0:01-12:20:  Greetings from Graeme “Can I Say That?” McMillan and Jeff “I Certainly Can’t!” Lester, where of course a comics podcast opens with a brief discussion of reality television.  We also discuss slow radio, make wild promises of Patreon extras we hopefully we will never deliver, notes for Drokk!!, net worth and boy bands, the florida man meme, and more.
12:20-25:07: Drokk!! Ep. 2 is out in the wilds, and once again we’re in awe of the commentary skills of Voord 99.  But he has a question for Graeme, one about Dredd and…Brexit?!  Discussed:  Dredd; Brexit; San Francisco; a few post-Drokk! comments about “The Day The Law Died,” and more.
25:07-47:00:  Graeme saw Captain Marvel! Jeff has not.  We have a pretty spoiler-free convo about the movie (at least so it seems to Jeff editing it now).  Discussed: unearned moments; blah trailers; what will be the first Marvel movie to fail/underperform; movies shot back to back; Star Trek, Planet of the Apes, and the Six Million Dollar Man; the Disney/Fox merger and some of the horrible insanity; leprechaun porn; and more.
47:00-54:00: Jonathan Hickman’s X-Men is a thing! Apparently?  We talk about the announcement of House of X and Powers of X.  Is the savior of the X-Men Marvel’s last remaining architect?
54:00-1:05:39: Jeff is aware a lot of his opinions on Marvel are probably worthless just because he bought
Avengers: No Road Home #6 only because Conan and The Scarlet Witch team up and have adventures.  He talks about that as well as a previous issue of Jason Aaron’s Conan run; the surprising tie-in to Al Ewing’s excellent Immortal Hulk run; and the problem with having opinions.
1:05:39-1:14:03:  Graeme read/re-read all of Royals by Al Ewing, Jonboy Meyers, Kevin Libranda, Javier Rodriguez, and others, and talks about that cosmic Inhumans epic and its mixture of epic scope and humanity. (Because Jeff hasn’t read it, he ganked this lovely double-page spread from the latest Immortal Hulk instead.
1:14:03-1:24:17:  Other stuff Jeff wanted to talk about the comics he’s read over the last few weeks, some of which Graeme has read (and recommended!).  Discussed: Assassin Nation #1; Invisible Kingdom #1, and we talk a ton about Vinland Saga by Makoto Yukimura.  (Graeme sputtered out after Vol. 4 a few weeks ago, and Jeff just got there.)  Graeme was blown away by volume 2 but had diminishing returns—we discuss why.
1:24:17-1:36:42: For our latest installment of “Battlin’ About Batman,” we discusss Batman #67 by Tom King, Lee Weeks, Jorge Fornes, and Lovern Kindzierski.  Warning: it’s not much of a battle as we appreciated this very offbeat issue and take some time to give it up to the amazing Lee Weeks and talk about its possible comic antecedents.
1:36:42-1:51:04: While Jeff is all blah-blah-blah about DC titles, Graeme has been reading old Marvel comics and also Bloom by Kevin Panetta and Savanna Ganucheau, a graphic novel about baking and young love.  Sounds pretty excellent.  He certainly seems a little less surly about it than Jeff does about Wandering Island, Vol. 2 by Kenji Tsuruta.  Also discussed:  assorted manga (really!) and the neophytes leading the neophytes.  [Also: Jeff talks about all the people who’ve read more manga than him, and completely forgot to mention all the well-read Whatnauts who’ve recommended some terrific stuff on Twitter and in our comments.  You people have turned me on to some terrific stuff!]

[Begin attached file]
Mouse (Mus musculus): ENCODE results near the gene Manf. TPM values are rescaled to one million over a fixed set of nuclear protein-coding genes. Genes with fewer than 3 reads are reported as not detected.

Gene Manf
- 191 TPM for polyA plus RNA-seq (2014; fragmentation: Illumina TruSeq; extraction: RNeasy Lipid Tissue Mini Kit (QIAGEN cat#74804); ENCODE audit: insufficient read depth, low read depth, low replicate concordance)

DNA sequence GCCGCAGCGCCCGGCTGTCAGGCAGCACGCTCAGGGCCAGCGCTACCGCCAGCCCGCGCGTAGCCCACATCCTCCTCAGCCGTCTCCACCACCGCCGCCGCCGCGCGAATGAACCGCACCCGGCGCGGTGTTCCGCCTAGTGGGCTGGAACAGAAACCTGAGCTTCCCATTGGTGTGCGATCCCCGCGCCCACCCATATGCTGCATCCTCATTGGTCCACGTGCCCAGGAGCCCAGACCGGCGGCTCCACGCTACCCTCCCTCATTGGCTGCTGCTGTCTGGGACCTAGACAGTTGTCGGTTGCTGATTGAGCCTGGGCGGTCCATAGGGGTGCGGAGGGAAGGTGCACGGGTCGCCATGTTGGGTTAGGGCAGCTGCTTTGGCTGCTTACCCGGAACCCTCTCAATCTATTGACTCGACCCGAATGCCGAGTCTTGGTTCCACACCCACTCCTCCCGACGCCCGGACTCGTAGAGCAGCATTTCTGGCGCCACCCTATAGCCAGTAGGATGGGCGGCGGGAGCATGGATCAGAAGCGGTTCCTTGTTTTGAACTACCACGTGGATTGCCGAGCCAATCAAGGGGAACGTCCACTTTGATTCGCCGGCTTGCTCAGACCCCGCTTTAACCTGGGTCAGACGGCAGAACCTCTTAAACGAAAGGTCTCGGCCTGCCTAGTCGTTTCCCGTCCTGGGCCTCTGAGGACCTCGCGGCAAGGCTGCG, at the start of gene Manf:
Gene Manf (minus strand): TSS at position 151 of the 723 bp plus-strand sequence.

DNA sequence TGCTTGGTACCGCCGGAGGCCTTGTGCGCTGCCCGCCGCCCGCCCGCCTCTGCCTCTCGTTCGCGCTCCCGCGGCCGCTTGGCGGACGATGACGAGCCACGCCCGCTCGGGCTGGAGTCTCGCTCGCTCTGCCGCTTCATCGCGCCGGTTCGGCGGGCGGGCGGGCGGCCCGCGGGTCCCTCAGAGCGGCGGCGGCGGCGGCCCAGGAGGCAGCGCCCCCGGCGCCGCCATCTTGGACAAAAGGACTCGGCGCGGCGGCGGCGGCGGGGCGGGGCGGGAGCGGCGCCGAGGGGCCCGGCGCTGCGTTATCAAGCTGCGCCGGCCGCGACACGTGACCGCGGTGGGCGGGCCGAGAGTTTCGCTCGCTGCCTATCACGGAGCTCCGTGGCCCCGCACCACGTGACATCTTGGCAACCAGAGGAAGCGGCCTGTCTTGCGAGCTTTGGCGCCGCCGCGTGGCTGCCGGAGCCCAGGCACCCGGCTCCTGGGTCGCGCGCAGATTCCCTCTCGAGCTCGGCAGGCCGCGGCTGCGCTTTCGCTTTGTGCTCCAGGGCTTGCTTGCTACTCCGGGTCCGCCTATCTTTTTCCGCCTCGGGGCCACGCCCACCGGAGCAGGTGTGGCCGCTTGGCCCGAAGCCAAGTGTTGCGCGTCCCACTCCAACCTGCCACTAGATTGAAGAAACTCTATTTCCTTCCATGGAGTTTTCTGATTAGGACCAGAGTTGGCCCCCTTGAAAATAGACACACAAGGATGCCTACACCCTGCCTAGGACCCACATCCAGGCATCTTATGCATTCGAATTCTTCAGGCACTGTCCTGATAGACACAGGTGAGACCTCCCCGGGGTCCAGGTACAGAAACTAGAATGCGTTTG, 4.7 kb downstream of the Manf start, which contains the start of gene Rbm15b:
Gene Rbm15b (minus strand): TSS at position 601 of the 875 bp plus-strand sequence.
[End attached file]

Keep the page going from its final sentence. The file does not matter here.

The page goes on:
1:51:04-1:53:15:  Hey, those of you who don’t have DC Universe and/or the cash but are interested in it should check out the service’s plans for Batman Day, which includes a day of free access and a single month for eighty cents?  That sounds…pretty good, right?  And if you’ve been following our Tumblr, you know there’s been some really neat additions to their comics library.
1:53:15-2:04:52: Is this…closing comments?!  Not quite, because we do want to talk about AWA Comics, and how underwhelmed we are.  With bonus comments for Hibbs, thanks to this comments thread at ComicsBeat, and our memories of the “best” of Jemas-era Marvel.
2:04:52-end: Okay, so now,  is this….closing comments?!  Yes, we do believe it is!  (In part because even we don’t want to bother with Tierigate.)   Look for us on  Stitcher! Itunes! Instagram! Twitter together and separately: Graeme and Jeff! MattTumblr, and  on Patreon where a wonderful group of people make this all possible, including Empress Audrey, Queen of the Galaxy, to whom we are especially grateful for her continuing support of this podcast.  (Also, don’t forget about Spotify!)
NEXT WEEK: Skip week! So start digging in on that next Case File!

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22 comments on “Wait, What? Ep. 267: Hicks, Man.

  1. Jeff Lester Mar 24, 2019

    And for those of you looking for just the link:


    • Matt M Mar 26, 2019

      I liked ROYALS a lot, too, but I’m surprised that Graeme didn’t mention that it’s *very clearly* MORE THAN MEETS THE EYE in the Marvel U. From setup (heroes and villain(s) on a fool’s errand space quest to save their race) to the tone, it owes MTMTE a lot.

  2. Matthew Mar 24, 2019

    I really disagree with Graeme on Captain Marvel. Some of the criticisms don’t even make much sense to me, Unearned? Carol is just led around by everyone else, waiting for them to do things? Didn’t seem like it to me. She took the initiative the entire movie, constantly making the decision to push and investigate further.